US troops in Iraq now have an iPhone app for tracking insurgents; well, for displaying tactical maps in real time. Meanwhile, the insurgents have found a Russian-designed program which can be bought for $26 and which allows them to watch the video feeds of Predator drones, which happen to be unencrypted. (Oops!) The military is planning to fix this, though it's harder to do than it sounds due to the expensive proprietary design of the aging drones.
A new study from the University of North Carolina suggests that Iraqi citizens experience sadness and a sense of loss when relatives, spouses, and even friends perish — emotions that have until recently been identified almost exclusively with Westerners:
Iraqis have often been observed weeping and wailing in apparent anguish, but the study offers evidence indicating this may not be exclusively an outward expression of anger or a desire for revenge. It also provocatively suggests that this grief can possess an American-like personal quality, and is not simply a tribal lamentation ritual.
Psychologists and anthropologists have thus far largely discounted the study, claiming it has the same bias as a 1971 Stanford University study that concluded that many Vietnamese showed signs of psychological trauma from nearly a quarter century of continuous war in southeast Asia.
"We are, in truth, still a long way from determining if Iraqis are exhibiting actual, U.S.-grade sadness," Mayo Clinic neuropsychologist Norman Blum said. "At present, we see no reason for the popular press to report on Iraqi emotions as if they are real."
(via Mind Hacks)
Hezbollah militants abduct Israeli soldiers and fire missiles at Israeli cities. Israel bombs the hell out of Lebanon. Lebanese musician/artist Mazen Kerbaj records an minimalistic trumpet improvisation over the sound of exploding bombs.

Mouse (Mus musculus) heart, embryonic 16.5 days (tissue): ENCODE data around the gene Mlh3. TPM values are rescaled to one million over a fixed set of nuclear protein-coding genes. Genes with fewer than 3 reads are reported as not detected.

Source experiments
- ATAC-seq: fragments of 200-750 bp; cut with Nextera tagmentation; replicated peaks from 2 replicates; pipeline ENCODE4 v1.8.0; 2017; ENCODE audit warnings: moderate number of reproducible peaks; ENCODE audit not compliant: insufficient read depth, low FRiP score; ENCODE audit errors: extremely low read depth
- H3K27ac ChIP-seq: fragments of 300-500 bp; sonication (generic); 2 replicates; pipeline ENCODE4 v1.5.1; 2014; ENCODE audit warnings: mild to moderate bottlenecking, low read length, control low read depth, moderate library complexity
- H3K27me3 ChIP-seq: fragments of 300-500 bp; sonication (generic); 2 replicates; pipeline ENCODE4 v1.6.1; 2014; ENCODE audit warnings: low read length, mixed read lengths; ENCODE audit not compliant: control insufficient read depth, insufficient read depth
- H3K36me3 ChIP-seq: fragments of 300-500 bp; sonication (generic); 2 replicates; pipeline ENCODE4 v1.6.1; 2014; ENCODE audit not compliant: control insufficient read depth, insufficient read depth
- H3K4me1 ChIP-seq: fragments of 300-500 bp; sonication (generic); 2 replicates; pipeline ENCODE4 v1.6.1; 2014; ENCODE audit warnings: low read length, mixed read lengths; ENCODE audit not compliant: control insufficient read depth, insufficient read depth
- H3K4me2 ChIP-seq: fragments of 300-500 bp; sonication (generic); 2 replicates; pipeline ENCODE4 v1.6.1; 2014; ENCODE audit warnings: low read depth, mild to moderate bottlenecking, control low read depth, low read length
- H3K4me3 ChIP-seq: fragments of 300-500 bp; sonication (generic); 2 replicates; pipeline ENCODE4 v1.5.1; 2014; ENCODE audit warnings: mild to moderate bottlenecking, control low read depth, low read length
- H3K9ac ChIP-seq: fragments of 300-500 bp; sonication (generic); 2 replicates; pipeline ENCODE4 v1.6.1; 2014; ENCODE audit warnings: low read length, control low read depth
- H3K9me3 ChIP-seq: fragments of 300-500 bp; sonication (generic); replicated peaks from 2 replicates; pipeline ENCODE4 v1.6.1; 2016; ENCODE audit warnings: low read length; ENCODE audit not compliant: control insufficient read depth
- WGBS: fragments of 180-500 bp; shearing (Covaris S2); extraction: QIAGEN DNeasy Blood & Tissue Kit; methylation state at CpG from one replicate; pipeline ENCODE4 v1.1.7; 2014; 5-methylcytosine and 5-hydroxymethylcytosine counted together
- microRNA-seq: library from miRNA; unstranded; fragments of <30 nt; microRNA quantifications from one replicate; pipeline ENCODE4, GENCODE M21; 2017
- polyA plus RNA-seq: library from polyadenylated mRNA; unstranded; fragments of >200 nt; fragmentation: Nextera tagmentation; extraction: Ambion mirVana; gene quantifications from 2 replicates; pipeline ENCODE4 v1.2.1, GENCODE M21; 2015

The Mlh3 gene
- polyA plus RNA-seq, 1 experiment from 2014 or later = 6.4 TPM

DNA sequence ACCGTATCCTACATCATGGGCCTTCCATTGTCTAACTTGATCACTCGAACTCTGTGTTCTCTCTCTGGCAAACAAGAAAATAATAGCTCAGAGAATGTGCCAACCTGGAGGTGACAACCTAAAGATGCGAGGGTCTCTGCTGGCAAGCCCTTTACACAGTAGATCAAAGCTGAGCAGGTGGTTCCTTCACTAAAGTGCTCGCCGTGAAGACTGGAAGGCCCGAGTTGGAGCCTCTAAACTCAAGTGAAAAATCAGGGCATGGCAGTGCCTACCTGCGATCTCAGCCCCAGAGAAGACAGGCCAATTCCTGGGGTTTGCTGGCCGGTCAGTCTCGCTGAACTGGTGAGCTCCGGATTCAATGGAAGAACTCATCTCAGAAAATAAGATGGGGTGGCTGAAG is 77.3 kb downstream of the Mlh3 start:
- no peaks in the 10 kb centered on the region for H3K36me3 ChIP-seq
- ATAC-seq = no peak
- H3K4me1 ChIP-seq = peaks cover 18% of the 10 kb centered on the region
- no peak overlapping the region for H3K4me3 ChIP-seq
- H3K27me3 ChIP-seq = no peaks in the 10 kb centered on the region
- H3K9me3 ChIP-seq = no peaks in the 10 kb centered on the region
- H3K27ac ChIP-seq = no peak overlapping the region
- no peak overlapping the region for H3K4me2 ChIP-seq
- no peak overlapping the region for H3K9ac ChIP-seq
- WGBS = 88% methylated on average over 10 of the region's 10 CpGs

(via Boing Boing)
It now emerges that many buildings in Moscow have large quantities of explosives hidden under them. The explosives were buried by officers of the NKVD (which became the KGB) during World War 2, in case the Nazis captured Moscow:
"At night, they descended into the hotel's basement, designated a man to watch, and dug. They dug through the brick foundation and made a cache beneath the basement. Then, on another night, other NKVD officers secretly delivered a truck full of TNT right into the hotel's inner yard. The officers quartered on the first floor helped unload the explosives and carry the packages one by one into the cache beneath the basement. When they were through, they covered up the cache."
"My father said that the plan went like this: the Germans weren't supposed to suspect anything when they examined the premises. They say that the propaganda minister Joseph Goebbels wanted to be housed in the Moskva Hotel and turn it into his personal propaganda office with a view of the Kremlin."It is presently not known where exactly there still are explosives.
British foreign secretary Jack Straw has stated that a war on Iran is "inconceivable". Well, that's me reassured.
Asked if he thought that the world would back a strike on Iran, either by US or Israeli forces, Mr Straw said: "Not only is that inconceivable, but I think the prospect of it happening is inconceivable."
That's very convenient phrasing; note that Straw does not state opposition to invading or bombing Iran, as, after all, it's not his decision to make. After all, if something unconceivable does happen, then the rules go out the window, and Britain would immediately get in line, just as it did on Iraq and the abandonment of the Oslo accord.
Welcome to the Bush Era: In the U.S., Plastic figurines of soldiers replace chocolate rabbits in Easter baskets.
At the Astor Place Kmart, the encampment is on display just inside the main entrance. A camouflaged sandy-haired soldier with an American-flag arm patch stands alert in a teal, pink, and yellow basket beneath a pretty green-and-purple bow. Within a doll-arm's reach are a machine gun, rifle, hand grenade, large knife, pistol, and round of ammunition. In the next basket a buzz-cut blond with a snazzy dress uniform hawks over homeland security, an American eagle shield on his arm, and a machine gun, pistol, Bowie knife, two grenades, truncheon, and handcuffs at the ready.